Now, whether or not "clearly" equals "nearly" is a probably matter of observational skills.

Zeiss announced the first ZFs, 50/1.4 ZF & 85/1.4 ZF, Jan 1 2006, and then announced 4 more in Oct 2006 for Photokina, the 35/2 ZF, 25/f2.8 ZF, 50/2 makro ZF & 100/2 makro ZF according to news stories over at DPR. If Zeiss follows the same pattern and announces an Otus 25/2.x at Photokina, I'll soon be buying my first $4k+ lens. Sure, no guarantee that the same pattern will emerge but a fellow can dream. Zeiss may be more cautious rolling $4k lenses than they were releasing $500 to $1k lenses  back in the day.

I think the news is out on the Sigma 50 ART, no cigar for competing with Zeiss wide open.

Third Party Manufacturers / Re: Sigma 50mm f/1.4 Art Gets Reviewed
« on: April 06, 2014, 12:43:06 PM »
Sigma's famous statement: it wasn't looking to surpass Nikon and Canon, but rather the Zeiss Otus 55mm f/1.4 has a way to go judging by the graph in the review. I would have expected the FF graph to look like the 7D graph based on this bragging. The Otus' whole thing is sharp corners at f1.4. That's expensive to achieve.

You don't seem to know how to read the graph or what a typical graph is. This lens actually has LESS falloff in resolution between the center and corners than the Zeiss Otus, and 3 times less falloff in corner resolution than a typical competitor.

SLRGear hasn't reviewed the Otus, your statements are baseless.

SLRGear brought up the Zeiss in their own comments.

Third Party Manufacturers / Re: Sigma 50mm f/1.4 Art Gets Reviewed
« on: April 06, 2014, 12:40:29 PM »
We don't have a true side by side test yet.  Based on these results, I still expect the Otus to be sharper, corner to corner at f/1.4.  To get anything close to a side by side test, the Sigma 50 A is similar at f/1.4 to the Sigma 35 A in the SLRgear test.  I actually think the 50 A is a bit better.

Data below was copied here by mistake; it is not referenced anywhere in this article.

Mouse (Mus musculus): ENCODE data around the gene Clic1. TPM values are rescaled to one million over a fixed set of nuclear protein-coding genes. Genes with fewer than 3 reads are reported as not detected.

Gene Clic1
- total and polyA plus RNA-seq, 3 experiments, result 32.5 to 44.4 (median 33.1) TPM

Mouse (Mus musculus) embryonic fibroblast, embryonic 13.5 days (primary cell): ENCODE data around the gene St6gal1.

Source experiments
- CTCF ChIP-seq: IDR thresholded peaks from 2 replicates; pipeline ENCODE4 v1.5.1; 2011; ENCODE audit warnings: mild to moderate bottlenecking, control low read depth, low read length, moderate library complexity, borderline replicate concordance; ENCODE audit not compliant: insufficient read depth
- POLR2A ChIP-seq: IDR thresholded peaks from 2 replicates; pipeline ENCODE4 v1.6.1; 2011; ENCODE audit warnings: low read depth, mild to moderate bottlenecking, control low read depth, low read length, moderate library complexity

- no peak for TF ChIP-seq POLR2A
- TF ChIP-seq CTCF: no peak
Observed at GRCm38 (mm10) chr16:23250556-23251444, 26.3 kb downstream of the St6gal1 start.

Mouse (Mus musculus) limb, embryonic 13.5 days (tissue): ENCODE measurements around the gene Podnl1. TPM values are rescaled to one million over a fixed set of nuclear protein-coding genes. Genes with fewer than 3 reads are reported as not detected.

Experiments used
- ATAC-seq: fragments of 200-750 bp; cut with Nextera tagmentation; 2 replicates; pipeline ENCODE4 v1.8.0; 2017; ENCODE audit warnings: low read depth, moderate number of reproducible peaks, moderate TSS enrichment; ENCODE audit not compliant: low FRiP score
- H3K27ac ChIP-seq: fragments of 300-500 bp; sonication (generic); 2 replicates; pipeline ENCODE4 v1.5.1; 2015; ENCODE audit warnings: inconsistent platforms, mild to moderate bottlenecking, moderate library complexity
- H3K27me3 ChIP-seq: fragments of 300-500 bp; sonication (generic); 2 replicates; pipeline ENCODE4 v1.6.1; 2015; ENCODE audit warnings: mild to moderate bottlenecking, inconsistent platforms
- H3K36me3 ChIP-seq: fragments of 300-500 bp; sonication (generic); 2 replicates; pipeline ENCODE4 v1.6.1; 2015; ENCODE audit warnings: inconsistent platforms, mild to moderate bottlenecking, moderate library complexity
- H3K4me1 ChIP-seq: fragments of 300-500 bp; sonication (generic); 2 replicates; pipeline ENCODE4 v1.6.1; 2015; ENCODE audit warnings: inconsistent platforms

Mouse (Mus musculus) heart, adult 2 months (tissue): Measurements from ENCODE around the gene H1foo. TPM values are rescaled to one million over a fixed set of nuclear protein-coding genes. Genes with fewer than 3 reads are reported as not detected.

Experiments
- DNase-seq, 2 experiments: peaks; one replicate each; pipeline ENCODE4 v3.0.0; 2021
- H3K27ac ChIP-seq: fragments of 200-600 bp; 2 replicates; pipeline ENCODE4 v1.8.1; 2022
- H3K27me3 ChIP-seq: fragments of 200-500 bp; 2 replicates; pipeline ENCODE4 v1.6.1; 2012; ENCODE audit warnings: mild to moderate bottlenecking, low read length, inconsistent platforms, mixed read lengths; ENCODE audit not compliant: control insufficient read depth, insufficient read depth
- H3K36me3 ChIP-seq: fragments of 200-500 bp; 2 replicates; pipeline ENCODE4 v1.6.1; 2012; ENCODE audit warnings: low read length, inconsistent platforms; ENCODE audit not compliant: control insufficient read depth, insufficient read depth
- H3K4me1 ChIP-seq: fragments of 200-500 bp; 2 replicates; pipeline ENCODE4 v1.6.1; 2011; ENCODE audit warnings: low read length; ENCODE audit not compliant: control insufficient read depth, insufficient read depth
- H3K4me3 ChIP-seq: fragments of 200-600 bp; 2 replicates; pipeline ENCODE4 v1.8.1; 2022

But here is a link to the Otus vs the Sigma 35 A both at f/1.4:

The Otus is clearly sharper corner to corner when compared to the Sigma.

So, yes, the Sigma is blasting Canon and Nikon.  Excellent, IMO, but it likely is going to slide in slightly behind the Otus, which is nothing to sneeze at.  Considering AF, price point, etc....the Sigma will likely end up in more bags than the Otus.

EDIT---just checked  They have the Sigma 35 A and Otus 55 very similar at f/1.4. 

If the Otus is better than the Sigma 50 A, I doubt it is by much.  This review is a very good start for the Sigma 50 A.

Could you post a link to the comparison where you are getting your information? Sight unseen, I would bet the house the Sigma 35 is nowhere close to the Otus 55 in the corners @ f1.4 which is what my original point was and still is and is regarding the Otus @f1.4. SLRgear will confirm my assertion once they review the lens. However, comparing a 35mm to a 55mm lens dumps a disadvantage on the wider lens. Even a comparison of the 50mm ART and 55mm Otus will give a slight advantage to the 55mm lens (all other things being equal).

Stopped down a bit, the other competitors will catch up, then one has to decide if the other Zeiss characteristics are worth $4k.